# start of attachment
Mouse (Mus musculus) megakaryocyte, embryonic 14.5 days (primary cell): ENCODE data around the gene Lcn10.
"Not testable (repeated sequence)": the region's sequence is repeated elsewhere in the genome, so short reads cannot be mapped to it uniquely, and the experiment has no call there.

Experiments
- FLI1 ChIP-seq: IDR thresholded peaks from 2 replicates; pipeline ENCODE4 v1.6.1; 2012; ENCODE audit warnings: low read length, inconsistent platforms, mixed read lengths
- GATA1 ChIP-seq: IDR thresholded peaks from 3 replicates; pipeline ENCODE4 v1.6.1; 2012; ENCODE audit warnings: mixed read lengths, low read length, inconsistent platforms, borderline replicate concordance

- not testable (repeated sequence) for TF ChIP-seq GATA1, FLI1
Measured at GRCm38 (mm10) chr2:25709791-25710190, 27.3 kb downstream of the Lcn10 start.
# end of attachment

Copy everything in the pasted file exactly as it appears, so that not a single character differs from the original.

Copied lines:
Mouse (Mus musculus) megakaryocyte, embryonic 14.5 days (primary cell): ENCODE data around the gene Lcn10.
"Not testable (repeated sequence)": the region's sequence is repeated elsewhere in the genome, so short reads cannot be mapped to it uniquely, and the experiment has no call there.

Experiments
- FLI1 ChIP-seq: IDR thresholded peaks from 2 replicates; pipeline ENCODE4 v1.6.1; 2012; ENCODE audit warnings: low read length, inconsistent platforms, mixed read lengths
- GATA1 ChIP-seq: IDR thresholded peaks from 3 replicates; pipeline ENCODE4 v1.6.1; 2012; ENCODE audit warnings: mixed read lengths, low read length, inconsistent platforms, borderline replicate concordance

- not testable (repeated sequence) for TF ChIP-seq GATA1, FLI1
Measured at GRCm38 (mm10) chr2:25709791-25710190, 27.3 kb downstream of the Lcn10 start.